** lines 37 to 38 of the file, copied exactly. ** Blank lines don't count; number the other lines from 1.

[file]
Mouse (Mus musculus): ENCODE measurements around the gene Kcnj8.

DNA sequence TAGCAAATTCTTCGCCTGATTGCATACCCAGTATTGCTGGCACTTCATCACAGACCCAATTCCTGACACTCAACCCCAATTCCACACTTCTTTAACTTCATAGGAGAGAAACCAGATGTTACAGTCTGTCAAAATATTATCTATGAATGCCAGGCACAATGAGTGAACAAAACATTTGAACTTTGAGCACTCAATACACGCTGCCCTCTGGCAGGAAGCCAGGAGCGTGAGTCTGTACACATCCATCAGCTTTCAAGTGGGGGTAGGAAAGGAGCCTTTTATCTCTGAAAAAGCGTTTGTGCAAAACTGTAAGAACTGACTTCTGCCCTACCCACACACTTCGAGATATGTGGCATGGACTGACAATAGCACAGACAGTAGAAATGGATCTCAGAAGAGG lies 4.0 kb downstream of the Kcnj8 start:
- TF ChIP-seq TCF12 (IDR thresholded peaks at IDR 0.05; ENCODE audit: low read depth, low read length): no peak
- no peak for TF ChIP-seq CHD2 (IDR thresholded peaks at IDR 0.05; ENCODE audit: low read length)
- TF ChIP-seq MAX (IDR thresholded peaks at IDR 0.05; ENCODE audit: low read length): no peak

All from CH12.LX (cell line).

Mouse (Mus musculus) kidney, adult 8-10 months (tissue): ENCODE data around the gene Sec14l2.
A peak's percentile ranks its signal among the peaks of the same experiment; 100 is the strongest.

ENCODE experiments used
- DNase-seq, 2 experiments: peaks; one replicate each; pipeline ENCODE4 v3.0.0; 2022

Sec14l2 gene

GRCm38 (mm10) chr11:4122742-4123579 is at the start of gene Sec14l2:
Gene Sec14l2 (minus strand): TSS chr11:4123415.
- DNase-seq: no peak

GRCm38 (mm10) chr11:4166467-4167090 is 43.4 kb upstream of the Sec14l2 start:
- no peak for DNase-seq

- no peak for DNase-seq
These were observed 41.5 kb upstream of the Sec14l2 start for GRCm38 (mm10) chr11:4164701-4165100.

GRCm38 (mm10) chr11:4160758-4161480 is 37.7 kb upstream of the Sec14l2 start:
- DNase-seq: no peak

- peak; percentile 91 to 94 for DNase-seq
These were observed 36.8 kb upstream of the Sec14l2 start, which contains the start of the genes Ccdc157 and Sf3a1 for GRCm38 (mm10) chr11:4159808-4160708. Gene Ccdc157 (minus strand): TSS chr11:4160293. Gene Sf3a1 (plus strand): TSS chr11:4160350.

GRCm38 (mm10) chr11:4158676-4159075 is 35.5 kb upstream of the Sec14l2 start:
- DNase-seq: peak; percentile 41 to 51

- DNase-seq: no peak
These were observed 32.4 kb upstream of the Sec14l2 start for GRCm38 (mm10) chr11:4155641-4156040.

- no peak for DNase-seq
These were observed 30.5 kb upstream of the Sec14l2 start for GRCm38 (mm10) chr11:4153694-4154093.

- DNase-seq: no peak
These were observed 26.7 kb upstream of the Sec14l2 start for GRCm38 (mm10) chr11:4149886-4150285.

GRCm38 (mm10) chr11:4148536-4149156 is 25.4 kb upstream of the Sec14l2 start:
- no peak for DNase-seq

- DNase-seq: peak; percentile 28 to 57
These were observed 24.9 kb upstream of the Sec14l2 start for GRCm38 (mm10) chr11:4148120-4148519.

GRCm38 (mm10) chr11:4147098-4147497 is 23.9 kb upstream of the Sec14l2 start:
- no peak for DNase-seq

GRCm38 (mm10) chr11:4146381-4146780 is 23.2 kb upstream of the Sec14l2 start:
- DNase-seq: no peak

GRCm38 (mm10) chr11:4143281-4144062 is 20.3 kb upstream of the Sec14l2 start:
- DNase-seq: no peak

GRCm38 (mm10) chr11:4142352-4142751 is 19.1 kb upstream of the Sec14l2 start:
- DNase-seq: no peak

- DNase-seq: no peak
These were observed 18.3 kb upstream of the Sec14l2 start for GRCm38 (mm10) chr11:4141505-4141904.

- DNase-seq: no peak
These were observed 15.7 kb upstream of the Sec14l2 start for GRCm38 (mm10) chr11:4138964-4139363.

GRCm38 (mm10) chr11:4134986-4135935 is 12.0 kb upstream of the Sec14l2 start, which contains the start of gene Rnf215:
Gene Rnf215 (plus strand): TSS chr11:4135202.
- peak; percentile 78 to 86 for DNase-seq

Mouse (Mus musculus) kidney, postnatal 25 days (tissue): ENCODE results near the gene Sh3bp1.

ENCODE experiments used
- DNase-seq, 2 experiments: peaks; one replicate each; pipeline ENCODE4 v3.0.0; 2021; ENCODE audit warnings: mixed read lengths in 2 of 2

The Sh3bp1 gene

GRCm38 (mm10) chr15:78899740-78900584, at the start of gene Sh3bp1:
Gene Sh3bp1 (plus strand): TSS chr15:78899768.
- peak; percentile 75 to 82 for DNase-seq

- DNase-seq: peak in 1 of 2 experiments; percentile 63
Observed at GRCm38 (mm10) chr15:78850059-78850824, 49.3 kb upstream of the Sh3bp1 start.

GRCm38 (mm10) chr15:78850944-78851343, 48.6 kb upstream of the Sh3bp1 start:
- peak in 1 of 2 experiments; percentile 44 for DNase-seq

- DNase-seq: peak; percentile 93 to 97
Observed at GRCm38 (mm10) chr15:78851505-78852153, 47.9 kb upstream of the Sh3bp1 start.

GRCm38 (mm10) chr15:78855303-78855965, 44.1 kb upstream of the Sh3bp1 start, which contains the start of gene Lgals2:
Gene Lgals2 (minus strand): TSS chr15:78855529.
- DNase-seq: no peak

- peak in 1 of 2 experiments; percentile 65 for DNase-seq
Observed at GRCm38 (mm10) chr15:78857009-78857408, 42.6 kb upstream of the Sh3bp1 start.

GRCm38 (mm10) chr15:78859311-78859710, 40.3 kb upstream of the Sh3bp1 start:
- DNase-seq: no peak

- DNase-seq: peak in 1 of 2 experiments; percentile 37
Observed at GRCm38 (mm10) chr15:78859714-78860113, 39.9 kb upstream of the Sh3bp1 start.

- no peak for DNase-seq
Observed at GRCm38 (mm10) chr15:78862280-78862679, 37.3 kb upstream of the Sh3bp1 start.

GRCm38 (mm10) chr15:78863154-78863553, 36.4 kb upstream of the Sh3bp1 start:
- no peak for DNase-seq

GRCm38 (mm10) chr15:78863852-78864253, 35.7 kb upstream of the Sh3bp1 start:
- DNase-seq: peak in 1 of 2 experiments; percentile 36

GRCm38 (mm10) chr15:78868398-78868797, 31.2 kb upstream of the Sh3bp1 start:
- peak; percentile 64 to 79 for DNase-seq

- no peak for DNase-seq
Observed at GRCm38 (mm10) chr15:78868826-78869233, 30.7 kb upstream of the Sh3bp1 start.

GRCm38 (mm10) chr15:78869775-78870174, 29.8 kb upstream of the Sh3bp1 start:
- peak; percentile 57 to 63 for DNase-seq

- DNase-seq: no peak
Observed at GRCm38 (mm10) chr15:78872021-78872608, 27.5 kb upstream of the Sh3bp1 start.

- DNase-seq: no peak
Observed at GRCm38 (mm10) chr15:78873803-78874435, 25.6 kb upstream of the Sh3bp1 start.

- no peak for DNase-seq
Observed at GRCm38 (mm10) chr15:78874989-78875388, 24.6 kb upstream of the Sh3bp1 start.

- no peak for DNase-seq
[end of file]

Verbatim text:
GRCm38 (mm10) chr11:4146381-4146780 is 23.2 kb upstream of the Sec14l2 start:
- DNase-seq: no peak